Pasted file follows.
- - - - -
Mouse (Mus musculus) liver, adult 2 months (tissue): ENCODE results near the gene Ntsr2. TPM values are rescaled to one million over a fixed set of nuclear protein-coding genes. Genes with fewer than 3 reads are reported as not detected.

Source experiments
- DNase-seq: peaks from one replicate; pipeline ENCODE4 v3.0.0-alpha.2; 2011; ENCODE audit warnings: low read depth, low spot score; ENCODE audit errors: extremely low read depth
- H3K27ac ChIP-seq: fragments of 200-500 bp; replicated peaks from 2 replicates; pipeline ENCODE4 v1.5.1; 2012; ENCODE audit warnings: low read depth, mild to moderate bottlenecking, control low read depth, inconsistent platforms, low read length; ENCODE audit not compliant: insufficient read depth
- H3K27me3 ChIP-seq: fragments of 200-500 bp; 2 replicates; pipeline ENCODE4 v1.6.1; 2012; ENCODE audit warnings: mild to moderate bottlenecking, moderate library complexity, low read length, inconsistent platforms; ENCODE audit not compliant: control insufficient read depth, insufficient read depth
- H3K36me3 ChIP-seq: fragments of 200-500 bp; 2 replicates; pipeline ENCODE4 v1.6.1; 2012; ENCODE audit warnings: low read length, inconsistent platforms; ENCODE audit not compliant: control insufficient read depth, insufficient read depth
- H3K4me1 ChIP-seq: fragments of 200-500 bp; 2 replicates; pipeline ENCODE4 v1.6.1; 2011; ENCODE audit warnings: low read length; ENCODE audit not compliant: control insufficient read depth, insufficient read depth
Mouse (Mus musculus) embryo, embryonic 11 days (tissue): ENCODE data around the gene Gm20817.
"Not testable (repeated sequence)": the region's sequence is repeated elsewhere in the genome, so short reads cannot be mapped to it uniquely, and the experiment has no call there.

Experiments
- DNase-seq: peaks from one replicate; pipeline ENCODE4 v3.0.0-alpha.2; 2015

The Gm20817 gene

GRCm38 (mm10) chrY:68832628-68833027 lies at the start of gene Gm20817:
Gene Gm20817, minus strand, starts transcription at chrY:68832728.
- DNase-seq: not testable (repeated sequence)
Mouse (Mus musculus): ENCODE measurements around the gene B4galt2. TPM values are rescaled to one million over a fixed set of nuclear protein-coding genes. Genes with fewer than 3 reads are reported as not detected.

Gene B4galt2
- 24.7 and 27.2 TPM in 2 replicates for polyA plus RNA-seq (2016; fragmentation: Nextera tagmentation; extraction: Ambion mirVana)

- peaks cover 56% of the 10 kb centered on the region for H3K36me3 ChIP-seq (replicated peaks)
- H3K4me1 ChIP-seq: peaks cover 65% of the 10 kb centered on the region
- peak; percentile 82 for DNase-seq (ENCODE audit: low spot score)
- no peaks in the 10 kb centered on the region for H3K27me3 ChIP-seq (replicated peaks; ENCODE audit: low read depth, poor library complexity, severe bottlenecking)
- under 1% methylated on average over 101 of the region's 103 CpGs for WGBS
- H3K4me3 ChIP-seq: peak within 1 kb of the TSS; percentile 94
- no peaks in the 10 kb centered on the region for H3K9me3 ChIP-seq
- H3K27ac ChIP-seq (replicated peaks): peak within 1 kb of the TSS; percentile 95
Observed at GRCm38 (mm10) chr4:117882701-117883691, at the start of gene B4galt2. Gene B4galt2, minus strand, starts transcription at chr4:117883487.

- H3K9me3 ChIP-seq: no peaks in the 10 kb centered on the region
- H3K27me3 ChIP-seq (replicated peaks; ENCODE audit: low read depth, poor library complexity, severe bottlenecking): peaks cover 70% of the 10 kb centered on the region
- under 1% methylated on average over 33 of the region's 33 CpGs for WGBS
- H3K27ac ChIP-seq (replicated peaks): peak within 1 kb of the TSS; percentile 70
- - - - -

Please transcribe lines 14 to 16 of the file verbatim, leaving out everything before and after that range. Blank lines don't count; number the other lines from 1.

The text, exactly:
Gene Gm20817, minus strand, starts transcription at chrY:68832728.
- DNase-seq: not testable (repeated sequence)
Mouse (Mus musculus): ENCODE measurements around the gene B4galt2. TPM values are rescaled to one million over a fixed set of nuclear protein-coding genes. Genes with fewer than 3 reads are reported as not detected.